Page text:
Relax! The benefits of stretch and fold dough development

I have a sourdough formula that stands as my family’s main bread (we gave up buying bread from the store about a year ago).  We use it for sandwiches, toast, French toast (when it’s a little stale), crouton (when it’s REALLY stale), broiled, baked, fried, plain, you name it.  It’s good.

I make a 3 lb batch which I normally shape into a 2 lb loaf and use the other 1 lb to play with other shapes like torpedoes.  Normally I mix the ingredients, hand knead for 10 or 12 minutes, primary ferment for 1 1/2 hours, shape, proof, and bake.  It sounds like a lot, but there is only about 15 minutes of active time for me in that process.  Earlier in the week, I started to make my normal 3 pound batch and had something pop up at work.  I essentially had time to mix the ingredients and set the mixing bowl aside.

While working, I kept feeling concerned about how the dough would develop (anxious about gluten development is for the geek in me) and I figured it was a good day to try the stretch and fold technique favored by so many home bakers.  This technique doesn’t manually develop the dough like kneading does, but allows enzymes to do the work of gluten development for you.  Which takes time and not muscle.  The basic idea is to let the mixed ingredients sit for 40 minutes, then pour them out on the counter and stretch them and fold them and plop them back in the mixing bowl for another 40 minute rest.  Repeat this stretch, fold, and rest 3 or 4 times and you have a nice dough that is developed by brains and not muscle… or at least by science.

In my attempt to bake bread, I kept getting pulled away.  So between the 2nd and 3rd stretch I threw the batch in the refrigerator and left it there for 4 hours or so.  I then pulled it out of the fridge and let it warm up so I could stretch, fold, and then back in the bowl for a rest.  After an hour I was able to shape 2 loaves (about a 1 1/2 lbs each) into some bread pans.  Unfortunately, I was pulled away again so I threw the pans into the refrigerator for an overnight retard.  The next morning I pulled out the loaves and let them warm up on the counter again, for about an hour, and warmed up the oven for some baking.

At this point, the dough had been stretch and folded 3 or 4 times, but was in and out of the refrigerator 2 times and was nearly 24 hours old.  To my surprise the dough still looked good.  It had developed into a strong airy mesh of dough with lots of character.  When I shaped the dough it was supple but very resistant to shaping.  I normally used to the knead method of dough development and the shaping is done with supple but mushy dough.  This was far different.  The shaped loaves where huge in the pan before proofing!

Stretch and fold loaves
I scored these stretch and fold loaves right before baking them. Check out that character in the scores!!! wow.

Once the loaves baked, I was surprised at how light and tender the crumb was (I wish I had a good shot of the crumb).  One thing I noticed was that the sour part of the sourdough was VERY tangy.  It might be too tangy for some of our normal uses for bread, but as toast and sandwich bed it’s super good.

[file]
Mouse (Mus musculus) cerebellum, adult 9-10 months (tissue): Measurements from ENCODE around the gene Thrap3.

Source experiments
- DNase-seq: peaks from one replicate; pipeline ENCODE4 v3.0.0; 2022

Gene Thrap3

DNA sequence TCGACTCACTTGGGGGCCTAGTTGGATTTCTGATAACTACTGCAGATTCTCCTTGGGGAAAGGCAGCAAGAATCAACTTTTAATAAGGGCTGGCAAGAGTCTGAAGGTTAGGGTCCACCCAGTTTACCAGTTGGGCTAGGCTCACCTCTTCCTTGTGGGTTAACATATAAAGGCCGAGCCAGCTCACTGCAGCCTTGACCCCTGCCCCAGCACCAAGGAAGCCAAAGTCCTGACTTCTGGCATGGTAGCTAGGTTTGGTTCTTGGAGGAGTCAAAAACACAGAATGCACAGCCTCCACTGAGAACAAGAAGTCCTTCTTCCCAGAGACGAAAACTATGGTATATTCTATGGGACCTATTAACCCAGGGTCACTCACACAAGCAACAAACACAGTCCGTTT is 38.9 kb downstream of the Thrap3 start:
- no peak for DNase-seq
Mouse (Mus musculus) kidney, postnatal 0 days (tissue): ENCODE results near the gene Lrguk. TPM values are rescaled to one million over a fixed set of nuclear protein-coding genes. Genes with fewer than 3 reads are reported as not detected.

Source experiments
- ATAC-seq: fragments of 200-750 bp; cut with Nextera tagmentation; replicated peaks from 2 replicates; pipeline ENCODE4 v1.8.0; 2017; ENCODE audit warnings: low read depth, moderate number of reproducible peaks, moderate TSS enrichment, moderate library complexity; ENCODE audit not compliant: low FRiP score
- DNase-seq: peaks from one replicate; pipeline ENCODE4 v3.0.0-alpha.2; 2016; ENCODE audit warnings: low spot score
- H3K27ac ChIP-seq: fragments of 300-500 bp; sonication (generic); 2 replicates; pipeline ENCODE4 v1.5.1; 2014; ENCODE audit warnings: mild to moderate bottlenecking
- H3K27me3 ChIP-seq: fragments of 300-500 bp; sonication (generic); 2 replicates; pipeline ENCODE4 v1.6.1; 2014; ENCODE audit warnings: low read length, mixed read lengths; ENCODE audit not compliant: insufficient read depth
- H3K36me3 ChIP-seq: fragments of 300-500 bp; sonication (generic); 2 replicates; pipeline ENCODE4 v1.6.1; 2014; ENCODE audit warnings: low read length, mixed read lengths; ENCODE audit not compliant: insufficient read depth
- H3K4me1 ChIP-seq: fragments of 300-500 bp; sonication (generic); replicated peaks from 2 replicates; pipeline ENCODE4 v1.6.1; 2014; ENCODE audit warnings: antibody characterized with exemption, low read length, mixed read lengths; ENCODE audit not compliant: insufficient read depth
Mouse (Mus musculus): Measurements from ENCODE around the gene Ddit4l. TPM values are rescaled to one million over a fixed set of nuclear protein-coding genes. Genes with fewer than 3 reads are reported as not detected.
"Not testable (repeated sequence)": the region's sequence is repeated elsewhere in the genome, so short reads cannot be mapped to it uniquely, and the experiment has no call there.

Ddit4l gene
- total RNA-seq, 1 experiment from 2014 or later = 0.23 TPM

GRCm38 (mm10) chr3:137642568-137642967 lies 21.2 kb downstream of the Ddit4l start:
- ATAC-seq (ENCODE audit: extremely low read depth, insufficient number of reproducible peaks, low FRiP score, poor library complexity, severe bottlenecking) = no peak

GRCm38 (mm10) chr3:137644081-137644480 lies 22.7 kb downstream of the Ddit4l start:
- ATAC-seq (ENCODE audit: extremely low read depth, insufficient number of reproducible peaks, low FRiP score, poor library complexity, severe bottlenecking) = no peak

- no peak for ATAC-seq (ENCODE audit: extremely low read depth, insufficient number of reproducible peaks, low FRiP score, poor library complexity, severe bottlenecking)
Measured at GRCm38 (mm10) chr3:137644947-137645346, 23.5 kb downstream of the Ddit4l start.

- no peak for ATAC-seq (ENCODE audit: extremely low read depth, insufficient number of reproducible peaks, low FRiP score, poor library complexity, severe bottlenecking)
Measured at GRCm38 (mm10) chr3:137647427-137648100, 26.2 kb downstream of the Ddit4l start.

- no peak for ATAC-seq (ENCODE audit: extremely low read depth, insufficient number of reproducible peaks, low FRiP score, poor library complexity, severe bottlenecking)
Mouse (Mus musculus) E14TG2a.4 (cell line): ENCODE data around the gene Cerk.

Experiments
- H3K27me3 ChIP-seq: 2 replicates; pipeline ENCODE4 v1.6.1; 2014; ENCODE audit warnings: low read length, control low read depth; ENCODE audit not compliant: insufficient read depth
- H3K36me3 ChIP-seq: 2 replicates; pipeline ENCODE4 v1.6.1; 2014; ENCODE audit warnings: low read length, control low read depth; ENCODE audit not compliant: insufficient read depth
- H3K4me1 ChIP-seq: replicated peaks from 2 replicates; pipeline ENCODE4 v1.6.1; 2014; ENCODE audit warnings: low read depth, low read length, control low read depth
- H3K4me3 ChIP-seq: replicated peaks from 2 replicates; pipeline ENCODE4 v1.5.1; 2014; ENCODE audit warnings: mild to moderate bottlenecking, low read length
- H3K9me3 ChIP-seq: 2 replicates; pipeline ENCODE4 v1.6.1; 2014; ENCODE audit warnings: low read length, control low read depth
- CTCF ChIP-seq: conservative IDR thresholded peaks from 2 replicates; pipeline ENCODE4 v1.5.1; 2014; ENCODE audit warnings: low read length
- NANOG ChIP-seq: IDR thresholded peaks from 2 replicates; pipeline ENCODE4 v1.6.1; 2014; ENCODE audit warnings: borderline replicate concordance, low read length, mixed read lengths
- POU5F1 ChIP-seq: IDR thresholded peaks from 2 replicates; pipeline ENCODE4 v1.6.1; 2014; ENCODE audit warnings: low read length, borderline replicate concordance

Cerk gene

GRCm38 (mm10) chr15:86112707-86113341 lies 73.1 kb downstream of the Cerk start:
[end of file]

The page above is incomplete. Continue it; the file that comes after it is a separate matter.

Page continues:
Bread Loaves cooling on a rack
Once out of the oven the loaves smelled so tangy and good. Everyone was ready to have a bite!

I’m impressed with the crumb of the bread; it is so light and airy.  I’m pretty sure it is due to the dough development technique.  I’ve kneaded or dough-hooked my bread for a couple of years now and haven’t had this type of development before.  Also, I’m impressed with how durable the bread was.  I neglected it many times and simply stuffed it in the fridge anytime I didn’t have time to deal with it.  AND, it still turned out delicious.

The only draw back is that stretch and fold takes so much time!  3 or 4 stretch, fold, and rest cycles is nearly 4 hours of waiting.  I can finish off two batches of knead and proof bread in that time.  I’m willing to try all of my formulas with this technique though.  I wonder if my Greek Celebration bread would have been so airy and light.  It might have been really good with some more air in it.  Does anyone know how to stretch and fold pizza dough?


I’m the kind of guy who has song associations with odd words and phrases.  When I’m in rare form (or not so rare, I don’t know) my son will say something like, “Gosh Dad, you’ve sung a song for everything I’ve said in the past hour!”.  He’s 8 years old and it brings me to tears that he picks up on my whack brain ticks…  So where am I going with this?  Barm is one of those words for me. Nearly every time I read or hear the word I sing Diana Krall’s version of Frim Fram Sauce.  I don’t think she even says the word in this song, but its almost like a drooling dog’s response to a bell.

So Barm you say?  What the heck is that?  Well, its a fancy word for sourdough starter.  And, sourdough starter is another phrase for saying wild yeast.  You make a starter by collecting wild yeast from a whole grain rye flour or some other slightly processed flour.  You add water and flour to feed it and eventually your starter will collect and grow enough wild yeast to be used in bread;  sourdough bread more specifically.  It is also used in pretzels and a number of other yummy delights.   I took the easier route and bought a fresh starter from King Arthur Flour.  It came in the mail and I was able to feed and grow this little 1 oz starter into a big bowl of barm.  The starter comes with a simple sourdough bread recipe and it turned out great!

I’ve now moved into the world of “what else can I bake with this Barm?”  Fortunately the list is very very long.  And, I love that song by Diana Krall.  I’m probably going to drive my family nuts.  Hopefully they enjoy the baked goods enough to ignore the off key, off rhythm singing.